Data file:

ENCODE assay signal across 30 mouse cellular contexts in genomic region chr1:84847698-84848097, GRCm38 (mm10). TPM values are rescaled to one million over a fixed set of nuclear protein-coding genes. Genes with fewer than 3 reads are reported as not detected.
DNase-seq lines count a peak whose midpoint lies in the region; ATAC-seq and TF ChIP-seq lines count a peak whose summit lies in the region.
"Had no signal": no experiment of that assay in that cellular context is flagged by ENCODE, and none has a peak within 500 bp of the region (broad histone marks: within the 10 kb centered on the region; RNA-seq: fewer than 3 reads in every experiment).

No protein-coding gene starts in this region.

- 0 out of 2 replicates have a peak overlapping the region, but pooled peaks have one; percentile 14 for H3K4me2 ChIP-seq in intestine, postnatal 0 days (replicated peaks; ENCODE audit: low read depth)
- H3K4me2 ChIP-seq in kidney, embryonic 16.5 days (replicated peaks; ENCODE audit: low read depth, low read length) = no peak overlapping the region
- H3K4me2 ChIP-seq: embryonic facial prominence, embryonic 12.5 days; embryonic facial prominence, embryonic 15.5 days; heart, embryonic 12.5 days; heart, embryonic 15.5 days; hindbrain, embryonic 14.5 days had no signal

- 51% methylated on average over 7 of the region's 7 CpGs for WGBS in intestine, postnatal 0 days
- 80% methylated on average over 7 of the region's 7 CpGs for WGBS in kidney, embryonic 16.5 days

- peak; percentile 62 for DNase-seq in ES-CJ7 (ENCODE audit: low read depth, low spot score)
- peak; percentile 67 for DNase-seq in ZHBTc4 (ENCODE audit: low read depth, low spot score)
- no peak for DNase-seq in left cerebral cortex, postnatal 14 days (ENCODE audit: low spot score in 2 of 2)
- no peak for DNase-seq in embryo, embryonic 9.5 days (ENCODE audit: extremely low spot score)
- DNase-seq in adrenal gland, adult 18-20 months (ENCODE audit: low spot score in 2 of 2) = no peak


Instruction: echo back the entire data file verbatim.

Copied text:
ENCODE assay signal across 30 mouse cellular contexts in genomic region chr1:84847698-84848097, GRCm38 (mm10). TPM values are rescaled to one million over a fixed set of nuclear protein-coding genes. Genes with fewer than 3 reads are reported as not detected.
DNase-seq lines count a peak whose midpoint lies in the region; ATAC-seq and TF ChIP-seq lines count a peak whose summit lies in the region.
"Had no signal": no experiment of that assay in that cellular context is flagged by ENCODE, and none has a peak within 500 bp of the region (broad histone marks: within the 10 kb centered on the region; RNA-seq: fewer than 3 reads in every experiment).

No protein-coding gene starts in this region.

- 0 out of 2 replicates have a peak overlapping the region, but pooled peaks have one; percentile 14 for H3K4me2 ChIP-seq in intestine, postnatal 0 days (replicated peaks; ENCODE audit: low read depth)
- H3K4me2 ChIP-seq in kidney, embryonic 16.5 days (replicated peaks; ENCODE audit: low read depth, low read length) = no peak overlapping the region
- H3K4me2 ChIP-seq: embryonic facial prominence, embryonic 12.5 days; embryonic facial prominence, embryonic 15.5 days; heart, embryonic 12.5 days; heart, embryonic 15.5 days; hindbrain, embryonic 14.5 days had no signal

- 51% methylated on average over 7 of the region's 7 CpGs for WGBS in intestine, postnatal 0 days
- 80% methylated on average over 7 of the region's 7 CpGs for WGBS in kidney, embryonic 16.5 days

- peak; percentile 62 for DNase-seq in ES-CJ7 (ENCODE audit: low read depth, low spot score)
- peak; percentile 67 for DNase-seq in ZHBTc4 (ENCODE audit: low read depth, low spot score)
- no peak for DNase-seq in left cerebral cortex, postnatal 14 days (ENCODE audit: low spot score in 2 of 2)
- no peak for DNase-seq in embryo, embryonic 9.5 days (ENCODE audit: extremely low spot score)
- DNase-seq in adrenal gland, adult 18-20 months (ENCODE audit: low spot score in 2 of 2) = no peak